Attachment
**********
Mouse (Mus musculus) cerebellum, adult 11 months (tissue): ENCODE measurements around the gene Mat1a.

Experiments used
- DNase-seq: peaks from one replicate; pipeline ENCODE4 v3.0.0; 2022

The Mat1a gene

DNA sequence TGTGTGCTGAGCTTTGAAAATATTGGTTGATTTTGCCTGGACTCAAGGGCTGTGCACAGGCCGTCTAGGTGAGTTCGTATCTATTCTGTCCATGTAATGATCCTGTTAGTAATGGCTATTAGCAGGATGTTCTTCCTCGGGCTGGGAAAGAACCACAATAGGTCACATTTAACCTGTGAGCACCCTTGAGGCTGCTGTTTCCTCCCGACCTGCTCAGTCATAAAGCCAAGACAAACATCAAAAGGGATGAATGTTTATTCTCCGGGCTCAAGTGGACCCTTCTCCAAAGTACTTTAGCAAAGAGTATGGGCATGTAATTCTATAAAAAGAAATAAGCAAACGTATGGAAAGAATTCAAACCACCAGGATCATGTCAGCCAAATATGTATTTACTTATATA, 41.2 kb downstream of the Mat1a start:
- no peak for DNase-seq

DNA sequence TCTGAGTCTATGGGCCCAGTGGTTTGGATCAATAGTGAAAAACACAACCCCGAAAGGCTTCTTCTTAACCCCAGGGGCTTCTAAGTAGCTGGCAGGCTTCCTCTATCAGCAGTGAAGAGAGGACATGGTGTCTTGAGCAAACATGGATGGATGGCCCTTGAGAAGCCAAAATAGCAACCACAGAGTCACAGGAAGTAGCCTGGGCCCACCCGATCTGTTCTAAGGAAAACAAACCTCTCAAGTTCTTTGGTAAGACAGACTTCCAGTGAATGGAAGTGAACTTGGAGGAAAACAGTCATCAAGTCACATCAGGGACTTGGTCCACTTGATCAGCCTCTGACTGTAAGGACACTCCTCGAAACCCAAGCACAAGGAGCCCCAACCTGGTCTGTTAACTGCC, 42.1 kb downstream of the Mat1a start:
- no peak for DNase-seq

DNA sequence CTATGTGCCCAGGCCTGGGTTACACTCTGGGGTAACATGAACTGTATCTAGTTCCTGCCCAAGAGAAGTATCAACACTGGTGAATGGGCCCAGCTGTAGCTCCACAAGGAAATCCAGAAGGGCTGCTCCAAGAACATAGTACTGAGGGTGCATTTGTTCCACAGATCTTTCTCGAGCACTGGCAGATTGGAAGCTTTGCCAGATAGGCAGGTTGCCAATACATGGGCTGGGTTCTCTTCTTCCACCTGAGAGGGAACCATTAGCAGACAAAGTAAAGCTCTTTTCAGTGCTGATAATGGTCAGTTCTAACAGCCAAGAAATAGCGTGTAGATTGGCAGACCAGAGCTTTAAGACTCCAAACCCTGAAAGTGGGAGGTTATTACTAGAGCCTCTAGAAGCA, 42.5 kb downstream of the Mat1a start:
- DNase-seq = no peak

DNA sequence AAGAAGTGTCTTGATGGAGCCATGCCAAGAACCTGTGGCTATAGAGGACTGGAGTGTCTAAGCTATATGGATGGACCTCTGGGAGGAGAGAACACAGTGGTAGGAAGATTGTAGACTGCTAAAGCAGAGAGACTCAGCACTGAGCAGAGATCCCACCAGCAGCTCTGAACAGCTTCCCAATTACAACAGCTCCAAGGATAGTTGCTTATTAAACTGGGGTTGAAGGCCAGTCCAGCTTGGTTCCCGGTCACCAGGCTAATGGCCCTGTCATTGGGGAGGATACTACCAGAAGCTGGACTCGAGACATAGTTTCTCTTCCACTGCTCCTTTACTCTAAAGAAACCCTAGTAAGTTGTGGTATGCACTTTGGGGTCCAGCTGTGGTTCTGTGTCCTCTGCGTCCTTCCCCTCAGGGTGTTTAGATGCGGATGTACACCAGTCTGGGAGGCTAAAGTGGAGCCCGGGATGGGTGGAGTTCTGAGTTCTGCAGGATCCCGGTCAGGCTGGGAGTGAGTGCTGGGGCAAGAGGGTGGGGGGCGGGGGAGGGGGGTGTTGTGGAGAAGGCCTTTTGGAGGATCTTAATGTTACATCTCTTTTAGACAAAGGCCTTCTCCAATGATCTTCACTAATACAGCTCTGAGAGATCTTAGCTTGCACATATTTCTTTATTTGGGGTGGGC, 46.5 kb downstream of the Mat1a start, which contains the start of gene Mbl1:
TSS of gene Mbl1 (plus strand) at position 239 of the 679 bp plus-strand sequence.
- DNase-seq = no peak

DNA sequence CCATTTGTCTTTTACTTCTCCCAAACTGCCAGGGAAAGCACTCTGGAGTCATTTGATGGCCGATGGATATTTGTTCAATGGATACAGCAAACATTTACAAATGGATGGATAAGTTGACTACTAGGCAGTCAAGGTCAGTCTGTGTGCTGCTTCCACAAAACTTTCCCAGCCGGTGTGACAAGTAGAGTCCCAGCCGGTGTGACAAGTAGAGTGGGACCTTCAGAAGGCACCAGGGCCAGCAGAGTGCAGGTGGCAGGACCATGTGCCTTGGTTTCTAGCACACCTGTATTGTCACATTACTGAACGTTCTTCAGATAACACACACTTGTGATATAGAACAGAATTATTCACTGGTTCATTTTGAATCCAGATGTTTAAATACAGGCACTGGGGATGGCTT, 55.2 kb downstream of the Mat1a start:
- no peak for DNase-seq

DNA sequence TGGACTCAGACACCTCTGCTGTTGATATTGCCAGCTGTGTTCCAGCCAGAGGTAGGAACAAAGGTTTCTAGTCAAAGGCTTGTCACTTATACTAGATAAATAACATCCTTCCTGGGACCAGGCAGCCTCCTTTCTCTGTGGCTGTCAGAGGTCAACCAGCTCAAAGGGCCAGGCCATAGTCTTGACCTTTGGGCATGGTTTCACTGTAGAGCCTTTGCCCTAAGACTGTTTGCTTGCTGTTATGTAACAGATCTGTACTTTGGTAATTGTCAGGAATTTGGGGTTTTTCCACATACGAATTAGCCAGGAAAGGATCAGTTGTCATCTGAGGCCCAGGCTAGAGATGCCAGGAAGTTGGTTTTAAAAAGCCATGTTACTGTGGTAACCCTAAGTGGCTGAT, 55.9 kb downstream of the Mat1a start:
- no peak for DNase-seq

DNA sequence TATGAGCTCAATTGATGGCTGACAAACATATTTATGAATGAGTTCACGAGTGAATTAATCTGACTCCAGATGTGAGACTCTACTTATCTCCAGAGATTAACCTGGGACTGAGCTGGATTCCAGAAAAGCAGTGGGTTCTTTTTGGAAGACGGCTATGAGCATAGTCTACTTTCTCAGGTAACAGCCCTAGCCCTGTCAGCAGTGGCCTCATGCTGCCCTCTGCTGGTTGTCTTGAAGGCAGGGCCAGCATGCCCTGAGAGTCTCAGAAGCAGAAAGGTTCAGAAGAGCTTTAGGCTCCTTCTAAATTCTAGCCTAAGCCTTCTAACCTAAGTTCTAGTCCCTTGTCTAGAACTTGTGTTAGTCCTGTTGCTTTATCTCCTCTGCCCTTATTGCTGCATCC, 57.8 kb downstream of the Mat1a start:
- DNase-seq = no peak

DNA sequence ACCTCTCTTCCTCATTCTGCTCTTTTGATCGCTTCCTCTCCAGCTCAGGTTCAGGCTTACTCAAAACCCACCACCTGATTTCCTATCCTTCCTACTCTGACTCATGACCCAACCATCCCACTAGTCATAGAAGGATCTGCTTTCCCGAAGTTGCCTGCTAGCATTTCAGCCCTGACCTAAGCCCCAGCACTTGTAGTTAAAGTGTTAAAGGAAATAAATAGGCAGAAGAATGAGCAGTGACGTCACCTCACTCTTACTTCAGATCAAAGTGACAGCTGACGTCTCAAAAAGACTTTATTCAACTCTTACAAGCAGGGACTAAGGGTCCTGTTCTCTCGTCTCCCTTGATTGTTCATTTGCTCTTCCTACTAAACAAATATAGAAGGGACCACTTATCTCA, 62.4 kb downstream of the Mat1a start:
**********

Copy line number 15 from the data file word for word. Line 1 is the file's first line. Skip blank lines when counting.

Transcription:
- no peak for DNase-seq